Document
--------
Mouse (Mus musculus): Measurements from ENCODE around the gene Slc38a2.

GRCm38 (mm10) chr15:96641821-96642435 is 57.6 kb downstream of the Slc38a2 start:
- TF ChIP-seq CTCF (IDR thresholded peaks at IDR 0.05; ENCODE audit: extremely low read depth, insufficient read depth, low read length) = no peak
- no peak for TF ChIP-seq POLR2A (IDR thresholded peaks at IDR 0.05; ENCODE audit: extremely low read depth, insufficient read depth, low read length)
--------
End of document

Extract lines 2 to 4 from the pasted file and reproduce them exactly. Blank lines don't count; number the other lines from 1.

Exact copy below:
GRCm38 (mm10) chr15:96641821-96642435 is 57.6 kb downstream of the Slc38a2 start:
- TF ChIP-seq CTCF (IDR thresholded peaks at IDR 0.05; ENCODE audit: extremely low read depth, insufficient read depth, low read length) = no peak
- no peak for TF ChIP-seq POLR2A (IDR thresholded peaks at IDR 0.05; ENCODE audit: extremely low read depth, insufficient read depth, low read length)